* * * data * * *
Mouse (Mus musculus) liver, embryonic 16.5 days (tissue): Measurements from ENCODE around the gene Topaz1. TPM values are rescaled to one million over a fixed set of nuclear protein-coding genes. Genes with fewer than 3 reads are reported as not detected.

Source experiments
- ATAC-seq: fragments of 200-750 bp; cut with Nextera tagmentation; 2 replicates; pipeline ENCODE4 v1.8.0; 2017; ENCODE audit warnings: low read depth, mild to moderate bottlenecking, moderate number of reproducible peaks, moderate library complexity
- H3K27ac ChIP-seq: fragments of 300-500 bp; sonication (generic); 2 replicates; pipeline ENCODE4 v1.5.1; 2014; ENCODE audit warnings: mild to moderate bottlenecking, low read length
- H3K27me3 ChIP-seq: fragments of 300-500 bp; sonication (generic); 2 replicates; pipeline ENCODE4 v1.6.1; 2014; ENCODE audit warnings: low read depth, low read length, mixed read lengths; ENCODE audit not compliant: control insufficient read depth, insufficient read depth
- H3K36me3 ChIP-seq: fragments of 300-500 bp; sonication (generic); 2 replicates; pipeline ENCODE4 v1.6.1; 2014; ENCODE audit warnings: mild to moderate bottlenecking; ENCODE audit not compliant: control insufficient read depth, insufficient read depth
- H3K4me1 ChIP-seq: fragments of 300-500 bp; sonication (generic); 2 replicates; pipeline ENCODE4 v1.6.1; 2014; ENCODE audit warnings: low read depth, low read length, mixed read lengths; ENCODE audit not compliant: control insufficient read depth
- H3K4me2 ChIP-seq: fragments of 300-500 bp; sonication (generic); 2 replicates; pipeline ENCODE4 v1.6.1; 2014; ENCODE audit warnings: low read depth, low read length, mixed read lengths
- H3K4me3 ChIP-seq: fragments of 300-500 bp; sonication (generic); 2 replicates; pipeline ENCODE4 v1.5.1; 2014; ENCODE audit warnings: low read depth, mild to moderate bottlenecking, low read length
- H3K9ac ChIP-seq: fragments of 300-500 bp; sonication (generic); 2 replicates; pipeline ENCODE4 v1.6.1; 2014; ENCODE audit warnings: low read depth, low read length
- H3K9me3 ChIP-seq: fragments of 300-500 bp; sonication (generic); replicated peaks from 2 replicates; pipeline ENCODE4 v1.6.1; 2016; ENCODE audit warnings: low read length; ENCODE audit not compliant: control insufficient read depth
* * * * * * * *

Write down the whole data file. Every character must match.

Mouse (Mus musculus) liver, embryonic 16.5 days (tissue): Measurements from ENCODE around the gene Topaz1. TPM values are rescaled to one million over a fixed set of nuclear protein-coding genes. Genes with fewer than 3 reads are reported as not detected.

Source experiments
- ATAC-seq: fragments of 200-750 bp; cut with Nextera tagmentation; 2 replicates; pipeline ENCODE4 v1.8.0; 2017; ENCODE audit warnings: low read depth, mild to moderate bottlenecking, moderate number of reproducible peaks, moderate library complexity
- H3K27ac ChIP-seq: fragments of 300-500 bp; sonication (generic); 2 replicates; pipeline ENCODE4 v1.5.1; 2014; ENCODE audit warnings: mild to moderate bottlenecking, low read length
- H3K27me3 ChIP-seq: fragments of 300-500 bp; sonication (generic); 2 replicates; pipeline ENCODE4 v1.6.1; 2014; ENCODE audit warnings: low read depth, low read length, mixed read lengths; ENCODE audit not compliant: control insufficient read depth, insufficient read depth
- H3K36me3 ChIP-seq: fragments of 300-500 bp; sonication (generic); 2 replicates; pipeline ENCODE4 v1.6.1; 2014; ENCODE audit warnings: mild to moderate bottlenecking; ENCODE audit not compliant: control insufficient read depth, insufficient read depth
- H3K4me1 ChIP-seq: fragments of 300-500 bp; sonication (generic); 2 replicates; pipeline ENCODE4 v1.6.1; 2014; ENCODE audit warnings: low read depth, low read length, mixed read lengths; ENCODE audit not compliant: control insufficient read depth
- H3K4me2 ChIP-seq: fragments of 300-500 bp; sonication (generic); 2 replicates; pipeline ENCODE4 v1.6.1; 2014; ENCODE audit warnings: low read depth, low read length, mixed read lengths
- H3K4me3 ChIP-seq: fragments of 300-500 bp; sonication (generic); 2 replicates; pipeline ENCODE4 v1.5.1; 2014; ENCODE audit warnings: low read depth, mild to moderate bottlenecking, low read length
- H3K9ac ChIP-seq: fragments of 300-500 bp; sonication (generic); 2 replicates; pipeline ENCODE4 v1.6.1; 2014; ENCODE audit warnings: low read depth, low read length
- H3K9me3 ChIP-seq: fragments of 300-500 bp; sonication (generic); replicated peaks from 2 replicates; pipeline ENCODE4 v1.6.1; 2016; ENCODE audit warnings: low read length; ENCODE audit not compliant: control insufficient read depth